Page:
Privatization of Education
As BPS parents, we are as aware as anyone of the challenges faced by our schools, but we firmly believe that the only way that we can hope to provide quality education to every student is by continually improving district schools and making those schools more accountable to the students, parents and other community stakeholders.
Public education has become big business. All kinds of private companies provide goods and services to public school systems. We see a big difference between school officials buying food or maintenance supplies from private vendors, on the one hand, and public school money being used to fund privately-managed schools, on the other. This tendency toward the privatization of public education has become a global trend. The rapid growth of charter schools is the unique U.S. version of this trend.
As supporters of quality public education for all students, we reject the financial model of using public funds to support charter schools, which are all privately managed and governed. In Massachusetts and across the country, the use of public funds to support charter school expansion has undermined the ability of public school districts to serve their children. Privatization hurts public school quality.
Massachusetts had this debate when Question 2 appeared on the ballot in November 2016. In soundly defeating this ballot initiative, which would have removed legal restrictions on the growth of charter schools, voters across the state rejected the idea that more charter schools would somehow mean more money for public schools, and that charter expansion would somehow mean more money for public schools. The idea of using public money for privately-managed charters is still alive and well, but the people of the Commonwealth clearly do not support the further expansion of this model.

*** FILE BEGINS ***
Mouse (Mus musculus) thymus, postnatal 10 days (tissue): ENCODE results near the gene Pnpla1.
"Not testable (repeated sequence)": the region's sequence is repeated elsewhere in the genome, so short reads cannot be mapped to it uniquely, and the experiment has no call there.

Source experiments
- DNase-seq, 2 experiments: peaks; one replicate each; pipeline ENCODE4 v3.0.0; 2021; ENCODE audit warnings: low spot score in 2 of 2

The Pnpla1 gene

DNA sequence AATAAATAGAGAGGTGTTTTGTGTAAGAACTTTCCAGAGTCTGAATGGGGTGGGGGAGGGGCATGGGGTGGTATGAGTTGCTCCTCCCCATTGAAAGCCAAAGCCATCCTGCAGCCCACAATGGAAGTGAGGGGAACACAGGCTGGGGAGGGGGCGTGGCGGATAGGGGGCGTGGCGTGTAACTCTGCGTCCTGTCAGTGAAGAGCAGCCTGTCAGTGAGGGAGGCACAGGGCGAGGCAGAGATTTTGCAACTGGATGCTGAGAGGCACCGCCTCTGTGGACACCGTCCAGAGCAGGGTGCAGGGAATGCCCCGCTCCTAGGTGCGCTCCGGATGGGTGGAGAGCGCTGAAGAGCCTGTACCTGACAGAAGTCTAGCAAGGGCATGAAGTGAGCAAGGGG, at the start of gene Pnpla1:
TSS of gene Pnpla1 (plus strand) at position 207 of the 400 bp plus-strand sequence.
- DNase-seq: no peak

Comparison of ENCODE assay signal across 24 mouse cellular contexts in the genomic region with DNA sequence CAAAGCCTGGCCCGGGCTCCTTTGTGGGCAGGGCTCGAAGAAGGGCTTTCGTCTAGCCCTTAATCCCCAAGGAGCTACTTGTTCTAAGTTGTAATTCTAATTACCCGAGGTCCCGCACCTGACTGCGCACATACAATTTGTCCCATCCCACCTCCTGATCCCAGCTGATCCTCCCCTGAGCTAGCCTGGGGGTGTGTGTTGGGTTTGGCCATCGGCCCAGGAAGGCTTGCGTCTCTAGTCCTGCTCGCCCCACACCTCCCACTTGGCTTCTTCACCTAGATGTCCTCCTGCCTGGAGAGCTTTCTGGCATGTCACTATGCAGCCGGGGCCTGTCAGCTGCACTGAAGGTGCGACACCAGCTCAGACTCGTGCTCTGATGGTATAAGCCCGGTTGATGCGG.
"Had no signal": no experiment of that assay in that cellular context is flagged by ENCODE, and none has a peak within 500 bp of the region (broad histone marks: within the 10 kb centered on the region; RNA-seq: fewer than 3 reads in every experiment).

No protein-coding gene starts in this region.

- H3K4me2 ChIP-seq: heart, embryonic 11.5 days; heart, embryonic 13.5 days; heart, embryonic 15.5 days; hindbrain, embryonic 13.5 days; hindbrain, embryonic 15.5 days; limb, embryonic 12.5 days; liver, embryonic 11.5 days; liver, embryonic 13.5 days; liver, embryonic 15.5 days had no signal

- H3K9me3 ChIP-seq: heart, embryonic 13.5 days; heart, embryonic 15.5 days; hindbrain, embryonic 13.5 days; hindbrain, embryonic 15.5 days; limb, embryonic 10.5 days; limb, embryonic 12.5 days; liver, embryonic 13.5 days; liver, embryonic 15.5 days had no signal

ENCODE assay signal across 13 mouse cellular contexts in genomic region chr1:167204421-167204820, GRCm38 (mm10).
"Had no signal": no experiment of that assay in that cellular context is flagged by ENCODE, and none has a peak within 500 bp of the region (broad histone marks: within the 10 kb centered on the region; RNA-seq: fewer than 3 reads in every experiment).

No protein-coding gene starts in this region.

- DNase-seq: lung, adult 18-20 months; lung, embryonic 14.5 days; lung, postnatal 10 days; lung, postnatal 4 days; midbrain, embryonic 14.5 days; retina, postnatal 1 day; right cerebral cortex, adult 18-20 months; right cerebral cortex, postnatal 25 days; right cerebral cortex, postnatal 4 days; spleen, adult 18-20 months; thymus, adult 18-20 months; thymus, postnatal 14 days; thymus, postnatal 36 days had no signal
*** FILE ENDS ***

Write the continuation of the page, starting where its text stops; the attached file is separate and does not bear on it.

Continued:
The expansion of school privatization has had many effects on public schools. In city after city (Philadelphia, Newark, Chicago, etc.), the growth of the charter school sector has led to mass closures of public schools. With students moving into charter schools, city officials argue that they simply do not have the resources to support under-enrolled public schools While the accounting argument may be true, the resulting school closures disrupt school communities and the lives of individual students and their families. Research shows that the majority of students affected by these mass closings are disadvantaged students of color, and these students are very often relocated to other struggling schools, ill-equipped to serve them. Research shows that, in the best of circumstances, it takes years for a system to recover from a round of school closing, and the education of many affected students never recovers.
School closings go hand-in-hand with the privatization of public schools. The best way to limit such disruptive closings is to reverse the trend toward school privatization, and craft school policies that recognize the many ways in which school closings disrupt school communities and students’ lives.